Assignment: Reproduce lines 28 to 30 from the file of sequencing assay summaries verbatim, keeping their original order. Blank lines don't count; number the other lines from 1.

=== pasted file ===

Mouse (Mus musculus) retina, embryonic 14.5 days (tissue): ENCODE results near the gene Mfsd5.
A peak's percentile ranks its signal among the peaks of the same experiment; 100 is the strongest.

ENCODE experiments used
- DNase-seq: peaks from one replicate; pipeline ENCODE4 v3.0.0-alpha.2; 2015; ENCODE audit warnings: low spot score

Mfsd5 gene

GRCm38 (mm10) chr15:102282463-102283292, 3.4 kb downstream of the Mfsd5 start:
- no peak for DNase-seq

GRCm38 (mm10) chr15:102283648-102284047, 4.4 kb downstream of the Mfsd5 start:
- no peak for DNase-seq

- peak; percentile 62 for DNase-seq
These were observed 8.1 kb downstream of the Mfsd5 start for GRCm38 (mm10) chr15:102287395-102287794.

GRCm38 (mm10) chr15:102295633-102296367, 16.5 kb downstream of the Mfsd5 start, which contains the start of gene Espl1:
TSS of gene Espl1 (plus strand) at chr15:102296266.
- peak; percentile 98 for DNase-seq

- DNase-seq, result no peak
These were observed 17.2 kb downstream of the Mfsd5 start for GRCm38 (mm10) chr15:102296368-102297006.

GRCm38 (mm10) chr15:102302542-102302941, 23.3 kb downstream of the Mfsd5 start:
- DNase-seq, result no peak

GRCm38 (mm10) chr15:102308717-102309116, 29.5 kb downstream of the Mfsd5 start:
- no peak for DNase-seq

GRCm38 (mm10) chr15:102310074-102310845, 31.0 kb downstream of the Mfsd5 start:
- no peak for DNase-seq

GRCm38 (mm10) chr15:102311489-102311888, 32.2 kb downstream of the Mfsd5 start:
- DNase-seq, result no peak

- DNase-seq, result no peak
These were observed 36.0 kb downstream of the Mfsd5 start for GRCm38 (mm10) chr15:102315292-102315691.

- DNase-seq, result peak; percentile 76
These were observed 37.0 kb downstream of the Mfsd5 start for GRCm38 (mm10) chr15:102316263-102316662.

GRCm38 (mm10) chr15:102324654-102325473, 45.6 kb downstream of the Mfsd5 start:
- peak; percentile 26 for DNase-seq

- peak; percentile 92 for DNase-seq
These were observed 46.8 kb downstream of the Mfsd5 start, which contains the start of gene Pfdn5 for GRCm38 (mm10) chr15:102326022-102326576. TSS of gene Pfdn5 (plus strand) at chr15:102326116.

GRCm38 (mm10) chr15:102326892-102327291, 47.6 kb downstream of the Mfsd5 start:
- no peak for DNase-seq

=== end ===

These were observed 37.0 kb downstream of the Mfsd5 start for GRCm38 (mm10) chr15:102316263-102316662.

GRCm38 (mm10) chr15:102324654-102325473, 45.6 kb downstream of the Mfsd5 start:
- peak; percentile 26 for DNase-seq